Ghana launches Mamaye campaign to further promote maternal and newborn health
Accra, Feb 27, GNA - A new national campaign dubbed: "MamaYe" aims at injecting new sense of commitment based on providing factual evidence to the public to help further promote the attainment of maternal and newborn health was on Tuesday launched in Ghana.
'Mamaye', meaning motherhood is good, is a campaign being initiated by Evidence for Action (E4A), a DFID (UK Department for International Development) funded project that seeks to add impetus to the already great effort being made to ensure maternal and newborn survival in Ghana.
The Campaign's main duty is to tell Ghanaians what each of them can do to save the life of a mother and baby. Central to the campaign messages is urging Ghanaians to donate a unit of blood to the national blood transfusion service. This is because the major cause of maternal deaths in the country is hemorrhage (excessive bleeding after delivery).
Every day in Ghana seven women die from causes related to pregnancy and childbirth and three babies die every hour during childbirth. Many health experts have described this as a frightening statistics that calls for an outrage on all.
Out of every 1000 women who deliver, 30 of them have their baby dying within the first four weeks of life and for those who do not die 80 out of every thousand will die before age 5.
'In other countries it is almost unheard of for children under 5 to die,' Professor Richard Adanu of E4A said on Tuesday during the launch of the campaign in Accra which attracted several NGOs and development partners declaring their commitment to the campaign.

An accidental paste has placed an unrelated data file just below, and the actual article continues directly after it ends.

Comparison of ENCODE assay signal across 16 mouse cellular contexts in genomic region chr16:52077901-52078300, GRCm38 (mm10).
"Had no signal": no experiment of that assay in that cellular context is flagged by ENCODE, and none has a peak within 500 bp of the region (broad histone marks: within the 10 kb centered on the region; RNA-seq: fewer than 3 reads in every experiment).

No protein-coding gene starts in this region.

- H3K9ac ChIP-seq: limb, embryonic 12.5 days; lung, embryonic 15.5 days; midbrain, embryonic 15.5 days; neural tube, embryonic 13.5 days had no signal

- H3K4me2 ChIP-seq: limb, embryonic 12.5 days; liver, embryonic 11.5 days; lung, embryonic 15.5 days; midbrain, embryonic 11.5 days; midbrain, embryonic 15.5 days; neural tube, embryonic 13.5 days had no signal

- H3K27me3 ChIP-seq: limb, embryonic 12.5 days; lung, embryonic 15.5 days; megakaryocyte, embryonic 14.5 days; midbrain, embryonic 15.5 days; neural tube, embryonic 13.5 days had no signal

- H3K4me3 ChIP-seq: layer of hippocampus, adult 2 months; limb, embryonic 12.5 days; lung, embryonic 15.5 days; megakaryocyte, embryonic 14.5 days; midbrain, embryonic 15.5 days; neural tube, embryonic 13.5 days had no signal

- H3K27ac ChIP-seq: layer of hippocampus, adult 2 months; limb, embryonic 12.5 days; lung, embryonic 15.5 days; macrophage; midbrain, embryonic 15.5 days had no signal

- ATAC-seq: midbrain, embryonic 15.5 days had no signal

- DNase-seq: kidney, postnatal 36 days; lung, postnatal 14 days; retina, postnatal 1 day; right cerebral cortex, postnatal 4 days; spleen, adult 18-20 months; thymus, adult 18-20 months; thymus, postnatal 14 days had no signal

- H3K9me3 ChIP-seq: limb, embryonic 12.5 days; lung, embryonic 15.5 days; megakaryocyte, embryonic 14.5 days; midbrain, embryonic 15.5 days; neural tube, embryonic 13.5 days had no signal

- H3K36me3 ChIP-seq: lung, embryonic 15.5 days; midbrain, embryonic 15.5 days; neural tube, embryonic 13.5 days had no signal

Ghana's caretaker Deputy Minister of Health, Rojo Mettle-Nunoo commenting on the situation said: 'We can't continue to lose our mothers and children on senseless deaths…The future of Ghana lies in the bellies of our mothers.'
The attainment of the MDGs 4 and 5, he said, required the efforts of all and sundry, because 'in many homes in Ghana (especially in rural areas), most often the one to help pregnant mothers is out of coverage area (not available).'
In the last couple of years the country had seen an increasing number of efforts among various stakeholders to improve maternal and child survival. Various programmes have been introduced including the MDG Accelerated Frame Work, High Impact Rapid Delivery, Safe Motherhood, the Free Maternal health care initiative and the recent bold attempt to include Family Planning under the National Health Insurance Scheme. All these, the Deputy Minister said had sought to position Ghana on track to attain the MDGs 4 and 5.
Mrs Vicky Okine, the CEO of the Alliance for Reproductive Health Rights, a network of NGOs promoting a rights-based approach to sexual reproductive health, believed the time had come to change the story from mortality to maternal and child survival.
'Mamaye is creating that platform to make this goal a reality. It will focus on the public arming them with concrete evidence on maternal health,' she said.
DFID is funding the E4A programme in six African countries: Nigeria, Sierra Leone, Ethiopia, Malawi, Tanzania and Ghana. In Ghana the E4A project is housed in the school of public health university of Ghana and the main partner promoting advocacy for maternal and newborn health is the Alliance for Reproductive Health Rights.